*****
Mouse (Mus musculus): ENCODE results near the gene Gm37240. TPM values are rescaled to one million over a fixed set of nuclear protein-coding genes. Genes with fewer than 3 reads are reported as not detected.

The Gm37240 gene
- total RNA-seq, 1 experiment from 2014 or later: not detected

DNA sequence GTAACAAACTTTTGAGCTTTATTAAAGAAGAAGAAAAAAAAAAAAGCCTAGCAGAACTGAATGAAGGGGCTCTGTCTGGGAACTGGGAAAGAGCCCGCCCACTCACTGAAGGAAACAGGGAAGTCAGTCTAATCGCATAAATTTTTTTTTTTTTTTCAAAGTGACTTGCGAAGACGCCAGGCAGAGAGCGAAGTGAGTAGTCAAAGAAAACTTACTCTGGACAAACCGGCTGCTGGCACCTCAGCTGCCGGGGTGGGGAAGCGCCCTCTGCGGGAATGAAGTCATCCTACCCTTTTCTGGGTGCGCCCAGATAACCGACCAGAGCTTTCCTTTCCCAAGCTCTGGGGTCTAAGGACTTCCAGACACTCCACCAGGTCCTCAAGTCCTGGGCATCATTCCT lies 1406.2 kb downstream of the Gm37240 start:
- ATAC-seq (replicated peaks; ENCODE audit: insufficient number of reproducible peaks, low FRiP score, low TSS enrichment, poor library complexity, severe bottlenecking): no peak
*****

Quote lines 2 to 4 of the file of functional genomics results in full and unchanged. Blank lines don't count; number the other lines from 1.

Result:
The Gm37240 gene
- total RNA-seq, 1 experiment from 2014 or later: not detected

DNA sequence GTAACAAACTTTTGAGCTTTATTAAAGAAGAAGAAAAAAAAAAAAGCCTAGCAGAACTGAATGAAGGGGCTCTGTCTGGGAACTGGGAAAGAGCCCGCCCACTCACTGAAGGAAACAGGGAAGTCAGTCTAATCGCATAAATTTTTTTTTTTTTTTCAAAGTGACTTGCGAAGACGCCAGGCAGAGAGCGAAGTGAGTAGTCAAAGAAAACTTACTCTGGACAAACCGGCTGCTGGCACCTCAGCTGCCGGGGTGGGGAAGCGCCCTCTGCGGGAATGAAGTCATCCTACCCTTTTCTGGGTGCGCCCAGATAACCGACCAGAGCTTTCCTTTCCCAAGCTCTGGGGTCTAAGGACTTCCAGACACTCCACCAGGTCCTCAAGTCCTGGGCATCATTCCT lies 1406.2 kb downstream of the Gm37240 start: